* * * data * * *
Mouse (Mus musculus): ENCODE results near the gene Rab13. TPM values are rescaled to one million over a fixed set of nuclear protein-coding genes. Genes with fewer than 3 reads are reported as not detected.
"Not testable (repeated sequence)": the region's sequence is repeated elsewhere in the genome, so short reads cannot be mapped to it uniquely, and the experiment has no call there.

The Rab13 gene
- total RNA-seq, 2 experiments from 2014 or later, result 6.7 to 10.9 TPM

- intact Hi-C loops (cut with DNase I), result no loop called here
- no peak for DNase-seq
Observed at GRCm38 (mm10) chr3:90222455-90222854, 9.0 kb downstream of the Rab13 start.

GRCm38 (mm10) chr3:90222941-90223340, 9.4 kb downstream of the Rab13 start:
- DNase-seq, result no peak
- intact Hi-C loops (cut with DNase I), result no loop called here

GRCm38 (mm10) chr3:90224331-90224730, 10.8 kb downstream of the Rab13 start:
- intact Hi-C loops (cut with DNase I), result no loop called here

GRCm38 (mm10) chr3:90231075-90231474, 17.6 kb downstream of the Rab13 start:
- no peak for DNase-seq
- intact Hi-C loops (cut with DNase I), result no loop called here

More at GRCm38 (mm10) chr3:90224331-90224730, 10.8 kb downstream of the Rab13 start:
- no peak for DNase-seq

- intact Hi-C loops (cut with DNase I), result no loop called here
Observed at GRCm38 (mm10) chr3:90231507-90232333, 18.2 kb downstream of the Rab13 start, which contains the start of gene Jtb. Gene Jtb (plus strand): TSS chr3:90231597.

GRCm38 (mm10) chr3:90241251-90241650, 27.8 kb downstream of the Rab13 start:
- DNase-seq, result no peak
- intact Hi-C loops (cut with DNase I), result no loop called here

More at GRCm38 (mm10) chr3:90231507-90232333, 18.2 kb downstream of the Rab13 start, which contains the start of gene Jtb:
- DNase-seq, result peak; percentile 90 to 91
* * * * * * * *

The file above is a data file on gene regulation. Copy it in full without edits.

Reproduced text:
Mouse (Mus musculus): ENCODE results near the gene Rab13. TPM values are rescaled to one million over a fixed set of nuclear protein-coding genes. Genes with fewer than 3 reads are reported as not detected.
"Not testable (repeated sequence)": the region's sequence is repeated elsewhere in the genome, so short reads cannot be mapped to it uniquely, and the experiment has no call there.

The Rab13 gene
- total RNA-seq, 2 experiments from 2014 or later, result 6.7 to 10.9 TPM

- intact Hi-C loops (cut with DNase I), result no loop called here
- no peak for DNase-seq
Observed at GRCm38 (mm10) chr3:90222455-90222854, 9.0 kb downstream of the Rab13 start.

GRCm38 (mm10) chr3:90222941-90223340, 9.4 kb downstream of the Rab13 start:
- DNase-seq, result no peak
- intact Hi-C loops (cut with DNase I), result no loop called here

GRCm38 (mm10) chr3:90224331-90224730, 10.8 kb downstream of the Rab13 start:
- intact Hi-C loops (cut with DNase I), result no loop called here

GRCm38 (mm10) chr3:90231075-90231474, 17.6 kb downstream of the Rab13 start:
- no peak for DNase-seq
- intact Hi-C loops (cut with DNase I), result no loop called here

More at GRCm38 (mm10) chr3:90224331-90224730, 10.8 kb downstream of the Rab13 start:
- no peak for DNase-seq

- intact Hi-C loops (cut with DNase I), result no loop called here
Observed at GRCm38 (mm10) chr3:90231507-90232333, 18.2 kb downstream of the Rab13 start, which contains the start of gene Jtb. Gene Jtb (plus strand): TSS chr3:90231597.

GRCm38 (mm10) chr3:90241251-90241650, 27.8 kb downstream of the Rab13 start:
- DNase-seq, result no peak
- intact Hi-C loops (cut with DNase I), result no loop called here

More at GRCm38 (mm10) chr3:90231507-90232333, 18.2 kb downstream of the Rab13 start, which contains the start of gene Jtb:
- DNase-seq, result peak; percentile 90 to 91